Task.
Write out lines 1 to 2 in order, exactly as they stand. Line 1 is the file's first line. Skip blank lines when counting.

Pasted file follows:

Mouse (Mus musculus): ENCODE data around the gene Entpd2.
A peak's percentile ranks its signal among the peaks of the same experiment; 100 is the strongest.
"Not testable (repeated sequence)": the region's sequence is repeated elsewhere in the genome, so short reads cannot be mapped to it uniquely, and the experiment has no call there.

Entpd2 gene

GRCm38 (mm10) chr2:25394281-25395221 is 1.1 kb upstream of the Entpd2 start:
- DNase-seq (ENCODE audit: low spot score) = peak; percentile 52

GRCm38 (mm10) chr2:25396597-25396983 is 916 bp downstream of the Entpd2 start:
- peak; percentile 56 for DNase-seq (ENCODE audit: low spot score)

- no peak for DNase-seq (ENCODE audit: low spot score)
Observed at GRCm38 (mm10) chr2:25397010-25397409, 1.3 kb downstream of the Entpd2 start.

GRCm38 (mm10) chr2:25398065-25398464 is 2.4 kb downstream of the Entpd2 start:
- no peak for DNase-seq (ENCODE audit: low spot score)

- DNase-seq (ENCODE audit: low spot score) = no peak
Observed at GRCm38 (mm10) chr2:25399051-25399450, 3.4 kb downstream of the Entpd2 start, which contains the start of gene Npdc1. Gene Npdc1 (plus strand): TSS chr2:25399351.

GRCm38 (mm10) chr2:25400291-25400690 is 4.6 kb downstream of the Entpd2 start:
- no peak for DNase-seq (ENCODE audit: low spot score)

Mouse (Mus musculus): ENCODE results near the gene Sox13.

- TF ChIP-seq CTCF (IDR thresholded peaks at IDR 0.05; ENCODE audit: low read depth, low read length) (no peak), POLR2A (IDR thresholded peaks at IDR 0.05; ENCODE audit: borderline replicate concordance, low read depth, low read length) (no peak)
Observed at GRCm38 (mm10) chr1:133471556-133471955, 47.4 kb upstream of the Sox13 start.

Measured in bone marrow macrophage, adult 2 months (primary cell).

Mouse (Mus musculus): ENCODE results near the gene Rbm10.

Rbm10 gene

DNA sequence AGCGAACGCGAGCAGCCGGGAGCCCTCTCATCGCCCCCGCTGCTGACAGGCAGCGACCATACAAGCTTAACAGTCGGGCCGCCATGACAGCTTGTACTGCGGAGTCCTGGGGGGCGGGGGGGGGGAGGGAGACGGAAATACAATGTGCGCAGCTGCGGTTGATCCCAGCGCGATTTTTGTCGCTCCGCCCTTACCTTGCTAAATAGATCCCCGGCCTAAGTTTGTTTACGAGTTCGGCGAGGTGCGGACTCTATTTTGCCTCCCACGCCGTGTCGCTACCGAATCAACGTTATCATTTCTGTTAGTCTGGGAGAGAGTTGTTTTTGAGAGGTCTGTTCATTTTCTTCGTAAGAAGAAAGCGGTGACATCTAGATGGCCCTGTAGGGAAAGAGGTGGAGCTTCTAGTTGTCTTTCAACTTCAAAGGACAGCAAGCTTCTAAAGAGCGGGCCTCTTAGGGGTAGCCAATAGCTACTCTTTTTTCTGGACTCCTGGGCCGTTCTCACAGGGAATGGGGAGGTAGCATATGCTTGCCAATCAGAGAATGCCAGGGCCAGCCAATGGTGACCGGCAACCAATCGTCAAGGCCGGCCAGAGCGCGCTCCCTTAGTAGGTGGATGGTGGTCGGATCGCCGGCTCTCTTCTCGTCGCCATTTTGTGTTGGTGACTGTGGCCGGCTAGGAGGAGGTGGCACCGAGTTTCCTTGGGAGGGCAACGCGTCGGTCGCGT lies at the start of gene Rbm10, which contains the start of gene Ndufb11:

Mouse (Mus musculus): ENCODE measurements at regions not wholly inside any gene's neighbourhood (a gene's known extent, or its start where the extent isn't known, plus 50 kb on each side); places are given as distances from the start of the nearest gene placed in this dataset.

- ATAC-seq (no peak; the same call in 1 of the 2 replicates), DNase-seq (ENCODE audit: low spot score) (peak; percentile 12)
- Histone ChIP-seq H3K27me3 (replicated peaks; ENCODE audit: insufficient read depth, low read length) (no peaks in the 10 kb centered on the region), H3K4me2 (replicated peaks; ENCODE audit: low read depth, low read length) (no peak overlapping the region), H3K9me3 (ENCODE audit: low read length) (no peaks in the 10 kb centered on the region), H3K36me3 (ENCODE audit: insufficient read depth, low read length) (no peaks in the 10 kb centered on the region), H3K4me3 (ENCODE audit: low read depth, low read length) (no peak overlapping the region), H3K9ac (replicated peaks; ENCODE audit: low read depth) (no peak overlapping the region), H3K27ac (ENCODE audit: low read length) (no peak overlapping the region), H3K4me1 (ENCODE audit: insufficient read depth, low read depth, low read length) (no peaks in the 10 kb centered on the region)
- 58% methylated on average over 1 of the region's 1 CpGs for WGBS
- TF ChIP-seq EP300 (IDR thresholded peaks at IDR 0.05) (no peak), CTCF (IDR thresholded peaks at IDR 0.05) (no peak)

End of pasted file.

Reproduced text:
Mouse (Mus musculus): ENCODE data around the gene Entpd2.
A peak's percentile ranks its signal among the peaks of the same experiment; 100 is the strongest.